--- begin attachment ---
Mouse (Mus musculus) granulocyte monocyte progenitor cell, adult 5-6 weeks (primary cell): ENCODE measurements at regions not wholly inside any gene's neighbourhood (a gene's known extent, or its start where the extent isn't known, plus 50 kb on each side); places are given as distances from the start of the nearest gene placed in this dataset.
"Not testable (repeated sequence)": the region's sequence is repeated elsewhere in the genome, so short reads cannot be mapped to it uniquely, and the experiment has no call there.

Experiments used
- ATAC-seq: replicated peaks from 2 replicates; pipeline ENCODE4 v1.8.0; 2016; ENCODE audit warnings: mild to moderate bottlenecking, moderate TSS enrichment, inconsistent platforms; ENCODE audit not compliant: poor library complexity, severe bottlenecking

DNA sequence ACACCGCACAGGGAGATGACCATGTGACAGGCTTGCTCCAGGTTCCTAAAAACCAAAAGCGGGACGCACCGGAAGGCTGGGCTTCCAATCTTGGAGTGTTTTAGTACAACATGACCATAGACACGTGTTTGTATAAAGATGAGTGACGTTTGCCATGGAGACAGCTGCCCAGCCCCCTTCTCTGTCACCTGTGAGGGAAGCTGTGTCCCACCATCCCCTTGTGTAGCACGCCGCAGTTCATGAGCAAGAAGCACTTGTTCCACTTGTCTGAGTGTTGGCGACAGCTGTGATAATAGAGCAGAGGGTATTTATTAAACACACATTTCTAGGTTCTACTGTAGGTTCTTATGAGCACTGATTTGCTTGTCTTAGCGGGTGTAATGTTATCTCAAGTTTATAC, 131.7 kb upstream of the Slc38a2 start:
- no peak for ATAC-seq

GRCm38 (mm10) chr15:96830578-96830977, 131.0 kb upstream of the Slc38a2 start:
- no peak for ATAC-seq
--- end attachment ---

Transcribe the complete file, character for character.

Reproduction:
Mouse (Mus musculus) granulocyte monocyte progenitor cell, adult 5-6 weeks (primary cell): ENCODE measurements at regions not wholly inside any gene's neighbourhood (a gene's known extent, or its start where the extent isn't known, plus 50 kb on each side); places are given as distances from the start of the nearest gene placed in this dataset.
"Not testable (repeated sequence)": the region's sequence is repeated elsewhere in the genome, so short reads cannot be mapped to it uniquely, and the experiment has no call there.

Experiments used
- ATAC-seq: replicated peaks from 2 replicates; pipeline ENCODE4 v1.8.0; 2016; ENCODE audit warnings: mild to moderate bottlenecking, moderate TSS enrichment, inconsistent platforms; ENCODE audit not compliant: poor library complexity, severe bottlenecking

DNA sequence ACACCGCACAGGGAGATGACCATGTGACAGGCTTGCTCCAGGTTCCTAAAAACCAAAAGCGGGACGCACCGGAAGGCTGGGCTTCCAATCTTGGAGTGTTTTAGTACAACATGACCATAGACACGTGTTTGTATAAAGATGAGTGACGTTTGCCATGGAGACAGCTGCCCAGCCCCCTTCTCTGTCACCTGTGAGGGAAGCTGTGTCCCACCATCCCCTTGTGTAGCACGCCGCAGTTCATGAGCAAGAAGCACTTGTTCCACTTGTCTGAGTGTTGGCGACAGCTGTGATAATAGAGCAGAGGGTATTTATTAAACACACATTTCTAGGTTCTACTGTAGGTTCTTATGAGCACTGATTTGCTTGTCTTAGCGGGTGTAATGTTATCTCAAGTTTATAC, 131.7 kb upstream of the Slc38a2 start:
- no peak for ATAC-seq

GRCm38 (mm10) chr15:96830578-96830977, 131.0 kb upstream of the Slc38a2 start:
- no peak for ATAC-seq